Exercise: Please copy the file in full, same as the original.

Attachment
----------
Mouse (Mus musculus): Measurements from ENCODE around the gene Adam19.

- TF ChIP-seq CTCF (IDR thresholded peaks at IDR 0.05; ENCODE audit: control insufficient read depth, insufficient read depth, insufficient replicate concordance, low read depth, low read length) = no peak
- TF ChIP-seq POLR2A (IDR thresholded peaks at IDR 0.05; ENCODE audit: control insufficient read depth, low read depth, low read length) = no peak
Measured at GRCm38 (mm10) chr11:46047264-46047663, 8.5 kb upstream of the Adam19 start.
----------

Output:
Mouse (Mus musculus): Measurements from ENCODE around the gene Adam19.

- TF ChIP-seq CTCF (IDR thresholded peaks at IDR 0.05; ENCODE audit: control insufficient read depth, insufficient read depth, insufficient replicate concordance, low read depth, low read length) = no peak
- TF ChIP-seq POLR2A (IDR thresholded peaks at IDR 0.05; ENCODE audit: control insufficient read depth, low read depth, low read length) = no peak
Measured at GRCm38 (mm10) chr11:46047264-46047663, 8.5 kb upstream of the Adam19 start.